Girl Guardians Mentor Profile: Ellie

This slideshow requires JavaScript.

Girl Guardians is a pilot mentoring programme that has commenced through Imaginarium this term; a small group of gifted and high ability students in Year 5 is partnering with five of Perth College’s former students, known affectionately as ‘Old Girls’.

Mentoring allows gifted students to develop a relationship with a mentor through which they can explore their interests, personalised to their needs. Two-way communication is based on mutual respect, with mentors providing support for the student’s social and emotional development, in addition to their intellectual development and exposure to a range of careers.

Ellie is one of our mentors for the Girl Guardians mentoring programme, graduating from Perth College in 1996. She fondly remembers “the anticipation each year of waiting to find out what netball team you had made it into, who your coach would be and what grade you would be in.” She recounts her favourite year playing netball, when she made it into a higher grade than expected and her team won the grand final.

An interview with Ellie highlights how fortunate we are to have her involved in the Girl Guardians mentoring programme:

What career pathway have you taken?

I am an Executive Coach and Leadership Development specialist. Not too many people know what this involves, but I like to think of myself as the person an organisation approaches to help individuals or groups discover their potential and the opportunities around them to change or grow. I do this through a lens of evidence-based coaching and positive psychology which fit together beautifully.

Why did you choose this pathway?

I started my professional career as a lawyer, which I wouldn’t change for the world. I met my best friends through study and working as a junior lawyer, and I loved the opportunity to test myself in a high-powered corporate environment. I discovered quite early on, though, that my passion was for people and what makes them tick, so I made the decision to leave the law and move states into a role in human resources.

Many people couldn’t understand why I would ‘throw away’ six years of legal training and a few years of legal practice. For me, that was never a consideration. Firstly, I use the skills I learned at law school (how to synthesise disparate pieces of information, focussing on what is important to the person you are communicating to/with, writing and speaking clearly and confidently and asking good questions) every day. Secondly, I believe wholeheartedly that we should do what brings us meaning and we should do it to the greatest extent possible.

Through a range of jobs (I now work for myself but have also worked for various organisations) I discovered that for me, any day I get the chance to shine a light on what makes someone unique and capable and help them achieve their dreams is a great day. And, more often than not, my work day involves just this.

Tell me about your interests:

I am the type of person who is interested in everything. I love to travel, read, eat good food and listen to painfully hipster Icelandic music (I blame my husband for that one!). I also have a deep love of children’s literature. I love running when I am not injured and am passionate about positive psychology. My guilty pleasure is watching Survivor!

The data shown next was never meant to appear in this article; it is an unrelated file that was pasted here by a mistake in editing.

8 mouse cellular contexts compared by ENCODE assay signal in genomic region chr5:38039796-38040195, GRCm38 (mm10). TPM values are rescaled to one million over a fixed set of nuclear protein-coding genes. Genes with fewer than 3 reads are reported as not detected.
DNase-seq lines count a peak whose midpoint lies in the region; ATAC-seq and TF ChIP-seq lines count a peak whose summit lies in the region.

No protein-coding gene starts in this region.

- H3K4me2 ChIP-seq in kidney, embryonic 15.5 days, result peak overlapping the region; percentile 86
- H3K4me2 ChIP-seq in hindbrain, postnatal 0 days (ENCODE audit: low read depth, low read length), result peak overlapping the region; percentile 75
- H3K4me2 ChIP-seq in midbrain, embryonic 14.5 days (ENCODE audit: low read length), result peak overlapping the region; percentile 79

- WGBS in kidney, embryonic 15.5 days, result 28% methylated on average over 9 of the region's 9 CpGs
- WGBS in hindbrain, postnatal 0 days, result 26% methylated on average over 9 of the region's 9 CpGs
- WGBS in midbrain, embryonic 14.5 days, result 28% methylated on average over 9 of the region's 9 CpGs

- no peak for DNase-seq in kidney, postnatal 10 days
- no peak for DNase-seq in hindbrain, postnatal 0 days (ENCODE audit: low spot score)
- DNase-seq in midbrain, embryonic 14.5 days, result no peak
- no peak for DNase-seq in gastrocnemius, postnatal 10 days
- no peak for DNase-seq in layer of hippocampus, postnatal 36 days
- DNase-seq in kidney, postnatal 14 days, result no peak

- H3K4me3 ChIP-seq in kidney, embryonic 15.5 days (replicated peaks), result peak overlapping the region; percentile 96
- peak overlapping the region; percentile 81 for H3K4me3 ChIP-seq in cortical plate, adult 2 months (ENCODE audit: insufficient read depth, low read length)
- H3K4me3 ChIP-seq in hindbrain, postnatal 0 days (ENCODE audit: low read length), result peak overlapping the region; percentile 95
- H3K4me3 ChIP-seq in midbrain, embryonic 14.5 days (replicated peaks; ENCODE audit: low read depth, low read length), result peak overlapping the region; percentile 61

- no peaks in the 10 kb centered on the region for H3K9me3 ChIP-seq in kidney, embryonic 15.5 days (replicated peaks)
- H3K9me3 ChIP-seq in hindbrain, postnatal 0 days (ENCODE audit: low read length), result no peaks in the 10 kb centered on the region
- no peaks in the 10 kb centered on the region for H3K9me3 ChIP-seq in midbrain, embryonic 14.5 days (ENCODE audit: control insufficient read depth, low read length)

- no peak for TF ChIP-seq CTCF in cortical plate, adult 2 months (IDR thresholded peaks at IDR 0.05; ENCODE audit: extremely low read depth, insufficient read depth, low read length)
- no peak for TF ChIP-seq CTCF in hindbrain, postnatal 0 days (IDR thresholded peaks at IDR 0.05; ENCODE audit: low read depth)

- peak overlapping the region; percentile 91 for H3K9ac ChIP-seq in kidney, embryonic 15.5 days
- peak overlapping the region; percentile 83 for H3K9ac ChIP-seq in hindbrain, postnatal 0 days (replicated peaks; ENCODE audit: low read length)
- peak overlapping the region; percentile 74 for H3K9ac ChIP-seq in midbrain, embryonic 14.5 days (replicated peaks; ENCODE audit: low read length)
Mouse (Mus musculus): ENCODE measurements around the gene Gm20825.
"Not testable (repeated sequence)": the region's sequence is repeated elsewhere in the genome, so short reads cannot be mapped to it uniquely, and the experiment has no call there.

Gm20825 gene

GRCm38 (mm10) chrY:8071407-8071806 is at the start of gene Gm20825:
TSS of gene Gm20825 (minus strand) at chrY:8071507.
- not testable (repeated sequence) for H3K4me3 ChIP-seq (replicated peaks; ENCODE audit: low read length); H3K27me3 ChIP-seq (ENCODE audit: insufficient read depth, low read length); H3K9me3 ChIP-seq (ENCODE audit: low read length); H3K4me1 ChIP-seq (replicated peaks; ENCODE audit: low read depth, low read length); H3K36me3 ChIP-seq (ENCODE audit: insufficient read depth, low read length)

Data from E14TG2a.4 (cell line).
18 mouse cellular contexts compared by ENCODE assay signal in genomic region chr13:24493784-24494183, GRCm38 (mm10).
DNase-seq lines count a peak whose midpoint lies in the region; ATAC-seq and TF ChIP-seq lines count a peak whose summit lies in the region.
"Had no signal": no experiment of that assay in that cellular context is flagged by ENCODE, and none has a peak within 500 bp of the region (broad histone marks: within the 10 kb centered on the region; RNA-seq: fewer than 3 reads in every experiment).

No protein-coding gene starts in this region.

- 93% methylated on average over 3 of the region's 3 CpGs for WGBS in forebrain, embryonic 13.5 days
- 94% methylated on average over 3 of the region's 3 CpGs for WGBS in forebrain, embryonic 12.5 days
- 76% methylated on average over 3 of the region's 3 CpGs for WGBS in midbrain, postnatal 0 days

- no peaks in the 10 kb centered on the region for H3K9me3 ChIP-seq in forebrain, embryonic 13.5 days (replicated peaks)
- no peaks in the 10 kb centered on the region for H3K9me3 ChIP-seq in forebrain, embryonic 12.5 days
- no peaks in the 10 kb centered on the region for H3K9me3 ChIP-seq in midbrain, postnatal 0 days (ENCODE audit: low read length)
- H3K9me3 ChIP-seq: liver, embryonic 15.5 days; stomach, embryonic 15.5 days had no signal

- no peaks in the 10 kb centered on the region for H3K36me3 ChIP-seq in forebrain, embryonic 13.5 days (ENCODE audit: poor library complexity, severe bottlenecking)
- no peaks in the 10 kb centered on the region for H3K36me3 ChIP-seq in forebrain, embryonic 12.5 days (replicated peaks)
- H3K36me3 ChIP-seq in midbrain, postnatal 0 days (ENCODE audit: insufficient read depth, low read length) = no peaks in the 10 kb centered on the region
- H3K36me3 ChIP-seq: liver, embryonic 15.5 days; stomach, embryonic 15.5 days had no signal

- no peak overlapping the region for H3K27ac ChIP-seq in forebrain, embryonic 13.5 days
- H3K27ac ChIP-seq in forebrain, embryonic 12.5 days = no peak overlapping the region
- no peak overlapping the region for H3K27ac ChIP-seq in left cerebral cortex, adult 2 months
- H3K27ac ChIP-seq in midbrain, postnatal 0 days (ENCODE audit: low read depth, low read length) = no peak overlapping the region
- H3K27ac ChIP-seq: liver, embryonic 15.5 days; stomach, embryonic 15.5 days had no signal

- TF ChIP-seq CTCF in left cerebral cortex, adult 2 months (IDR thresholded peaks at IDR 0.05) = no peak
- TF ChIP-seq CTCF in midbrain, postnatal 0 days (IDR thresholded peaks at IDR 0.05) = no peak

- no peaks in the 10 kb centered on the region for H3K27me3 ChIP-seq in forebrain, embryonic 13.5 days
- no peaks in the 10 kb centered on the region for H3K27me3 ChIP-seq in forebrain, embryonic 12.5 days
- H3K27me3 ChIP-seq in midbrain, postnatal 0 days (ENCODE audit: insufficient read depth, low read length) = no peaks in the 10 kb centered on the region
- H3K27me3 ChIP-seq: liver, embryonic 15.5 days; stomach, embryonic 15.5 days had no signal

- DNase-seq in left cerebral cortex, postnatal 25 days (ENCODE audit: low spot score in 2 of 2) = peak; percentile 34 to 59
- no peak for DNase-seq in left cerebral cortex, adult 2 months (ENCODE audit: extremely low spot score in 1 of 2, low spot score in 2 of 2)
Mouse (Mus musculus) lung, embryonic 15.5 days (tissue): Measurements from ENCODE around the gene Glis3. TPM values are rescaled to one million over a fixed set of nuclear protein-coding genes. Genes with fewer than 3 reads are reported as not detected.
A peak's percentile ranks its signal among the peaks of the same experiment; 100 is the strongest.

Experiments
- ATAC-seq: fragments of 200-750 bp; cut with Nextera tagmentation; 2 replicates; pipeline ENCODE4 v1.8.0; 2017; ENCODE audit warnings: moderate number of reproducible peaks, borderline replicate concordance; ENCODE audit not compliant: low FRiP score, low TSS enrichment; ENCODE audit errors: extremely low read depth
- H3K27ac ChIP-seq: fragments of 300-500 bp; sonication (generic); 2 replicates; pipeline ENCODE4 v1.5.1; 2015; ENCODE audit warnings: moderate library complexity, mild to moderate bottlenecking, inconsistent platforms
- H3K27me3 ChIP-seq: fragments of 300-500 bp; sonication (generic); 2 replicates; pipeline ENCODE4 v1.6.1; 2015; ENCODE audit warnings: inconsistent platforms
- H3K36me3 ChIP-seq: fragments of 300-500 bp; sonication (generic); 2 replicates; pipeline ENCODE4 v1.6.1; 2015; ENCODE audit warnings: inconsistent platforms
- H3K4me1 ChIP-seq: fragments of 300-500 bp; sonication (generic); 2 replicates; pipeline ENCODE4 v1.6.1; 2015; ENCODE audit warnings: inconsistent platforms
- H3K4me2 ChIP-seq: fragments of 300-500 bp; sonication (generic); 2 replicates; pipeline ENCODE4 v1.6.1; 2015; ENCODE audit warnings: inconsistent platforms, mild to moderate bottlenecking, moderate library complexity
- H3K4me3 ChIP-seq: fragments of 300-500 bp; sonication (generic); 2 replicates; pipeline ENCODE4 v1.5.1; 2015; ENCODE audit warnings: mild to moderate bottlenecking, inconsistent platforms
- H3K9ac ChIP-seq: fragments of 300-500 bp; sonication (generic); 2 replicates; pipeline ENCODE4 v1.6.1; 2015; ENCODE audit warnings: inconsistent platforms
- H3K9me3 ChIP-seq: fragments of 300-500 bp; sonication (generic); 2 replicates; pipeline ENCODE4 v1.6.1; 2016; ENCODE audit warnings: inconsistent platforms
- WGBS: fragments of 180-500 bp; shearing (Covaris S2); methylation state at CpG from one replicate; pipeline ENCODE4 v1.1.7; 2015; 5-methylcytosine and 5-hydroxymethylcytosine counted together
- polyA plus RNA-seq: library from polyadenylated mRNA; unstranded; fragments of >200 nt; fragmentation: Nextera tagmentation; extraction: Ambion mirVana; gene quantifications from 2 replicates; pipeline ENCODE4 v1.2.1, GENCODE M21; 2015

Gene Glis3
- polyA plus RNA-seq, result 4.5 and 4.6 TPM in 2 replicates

What are your strengths?

My signature strengths are: social intelligence, love, kindness, humour and fairness.

How would your friends describe you?

 My friends would describe me as a bit goofy, always ready to listen and ready to do something silly and fun at very short notice. They might also say that I am competitive and overly punctual to the point of being annoying.

Who inspires you?

 I’m inspired by many people I meet. I look for the unique and amazing in everyone and am surprised and impressed almost every day. I’ve also got a lot of women in my life who inspire me. My daughter inspires me to keep working on being my best self and role modelling the things that are important to me. She also inspires me to wear more colours and a lot of mismatching jewellery sometimes!

My mum inspires me to be strong and independent, but also to be comfortable showing my feelings and being vulnerable. I have an amazing professional mentor, Louise, who inspires me to see the best in myself as well as others. My 90-year-old grandmother, Betty, inspires me to be a person who is unfailingly kind and nurtures the relationships I have with the people closest to me.

Favourite movie or book? Why is this your favourite?

It is impossible for me to pick a favourite! I have very broad tastes and they are all favourites! From Anne McCaffrey (science fantasy!) to Toni Morrison and Isabel Allende, to Star Wars and Love Actually. I am currently reading a book about Queen Victoria, who is someone I don’t know much about.

What do you like to do in your spare time?

 I have a three-year-old, so in my spare time I often collapse with a book or Netflix. After that I like to get out in the bush or to the beach, or to play cards with my mum, nanna and aunties. My husband and I will also take any chance we get to go to a new restaurant or see a movie.

What makes you laugh the most?

 My daughter and her ‘creative’ ways of interpreting things. There are quite a few times each week that we all laugh to the point of sore cheeks.

What have you enjoyed so far, being part of the Girl Guardians programme?

 I have loved getting to know the girls and I can’t wait to get to know them even more. They are all unique and creative and have their own way of looking at a problem. I have also appreciated the chance to learn more about how PC applies positive psychology in a practical way with the students.

Thanks to Ellie for volunteering her time for the Girl Guardians mentoring programme this term.